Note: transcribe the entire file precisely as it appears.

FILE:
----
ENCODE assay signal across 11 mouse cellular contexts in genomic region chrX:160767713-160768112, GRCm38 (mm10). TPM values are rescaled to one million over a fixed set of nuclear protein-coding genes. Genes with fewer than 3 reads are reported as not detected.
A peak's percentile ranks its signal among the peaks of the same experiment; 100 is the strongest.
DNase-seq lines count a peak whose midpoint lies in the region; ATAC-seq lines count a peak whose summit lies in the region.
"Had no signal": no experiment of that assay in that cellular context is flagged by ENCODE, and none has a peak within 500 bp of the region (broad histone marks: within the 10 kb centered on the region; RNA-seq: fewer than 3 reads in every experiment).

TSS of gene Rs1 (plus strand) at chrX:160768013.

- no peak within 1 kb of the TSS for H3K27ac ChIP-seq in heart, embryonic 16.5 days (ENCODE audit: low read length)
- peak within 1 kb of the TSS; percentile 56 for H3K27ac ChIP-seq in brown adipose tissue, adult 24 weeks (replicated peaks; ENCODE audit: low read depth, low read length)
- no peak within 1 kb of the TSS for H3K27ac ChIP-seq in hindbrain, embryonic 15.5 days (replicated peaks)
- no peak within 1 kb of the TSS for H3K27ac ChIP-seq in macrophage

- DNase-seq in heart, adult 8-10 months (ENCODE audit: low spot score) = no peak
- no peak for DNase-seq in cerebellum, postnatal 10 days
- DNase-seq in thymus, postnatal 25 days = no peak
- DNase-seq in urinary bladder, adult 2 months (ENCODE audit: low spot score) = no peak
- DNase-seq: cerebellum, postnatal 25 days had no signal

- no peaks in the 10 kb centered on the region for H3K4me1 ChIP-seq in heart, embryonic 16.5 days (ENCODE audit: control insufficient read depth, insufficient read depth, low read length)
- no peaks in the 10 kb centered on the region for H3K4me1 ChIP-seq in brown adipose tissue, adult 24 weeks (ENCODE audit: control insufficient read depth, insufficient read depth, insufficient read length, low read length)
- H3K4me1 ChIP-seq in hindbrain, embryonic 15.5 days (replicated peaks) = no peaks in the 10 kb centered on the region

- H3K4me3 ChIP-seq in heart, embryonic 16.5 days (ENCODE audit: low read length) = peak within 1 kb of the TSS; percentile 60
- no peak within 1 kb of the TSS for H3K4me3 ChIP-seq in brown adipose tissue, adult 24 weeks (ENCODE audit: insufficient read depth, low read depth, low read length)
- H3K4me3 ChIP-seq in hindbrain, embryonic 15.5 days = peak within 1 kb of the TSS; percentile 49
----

ENCODE assay signal across 11 mouse cellular contexts in genomic region chrX:160767713-160768112, GRCm38 (mm10). TPM values are rescaled to one million over a fixed set of nuclear protein-coding genes. Genes with fewer than 3 reads are reported as not detected.
A peak's percentile ranks its signal among the peaks of the same experiment; 100 is the strongest.
DNase-seq lines count a peak whose midpoint lies in the region; ATAC-seq lines count a peak whose summit lies in the region.
"Had no signal": no experiment of that assay in that cellular context is flagged by ENCODE, and none has a peak within 500 bp of the region (broad histone marks: within the 10 kb centered on the region; RNA-seq: fewer than 3 reads in every experiment).

TSS of gene Rs1 (plus strand) at chrX:160768013.

- no peak within 1 kb of the TSS for H3K27ac ChIP-seq in heart, embryonic 16.5 days (ENCODE audit: low read length)
- peak within 1 kb of the TSS; percentile 56 for H3K27ac ChIP-seq in brown adipose tissue, adult 24 weeks (replicated peaks; ENCODE audit: low read depth, low read length)
- no peak within 1 kb of the TSS for H3K27ac ChIP-seq in hindbrain, embryonic 15.5 days (replicated peaks)
- no peak within 1 kb of the TSS for H3K27ac ChIP-seq in macrophage

- DNase-seq in heart, adult 8-10 months (ENCODE audit: low spot score) = no peak
- no peak for DNase-seq in cerebellum, postnatal 10 days
- DNase-seq in thymus, postnatal 25 days = no peak
- DNase-seq in urinary bladder, adult 2 months (ENCODE audit: low spot score) = no peak
- DNase-seq: cerebellum, postnatal 25 days had no signal

- no peaks in the 10 kb centered on the region for H3K4me1 ChIP-seq in heart, embryonic 16.5 days (ENCODE audit: control insufficient read depth, insufficient read depth, low read length)
- no peaks in the 10 kb centered on the region for H3K4me1 ChIP-seq in brown adipose tissue, adult 24 weeks (ENCODE audit: control insufficient read depth, insufficient read depth, insufficient read length, low read length)
- H3K4me1 ChIP-seq in hindbrain, embryonic 15.5 days (replicated peaks) = no peaks in the 10 kb centered on the region

- H3K4me3 ChIP-seq in heart, embryonic 16.5 days (ENCODE audit: low read length) = peak within 1 kb of the TSS; percentile 60
- no peak within 1 kb of the TSS for H3K4me3 ChIP-seq in brown adipose tissue, adult 24 weeks (ENCODE audit: insufficient read depth, low read depth, low read length)
- H3K4me3 ChIP-seq in hindbrain, embryonic 15.5 days = peak within 1 kb of the TSS; percentile 49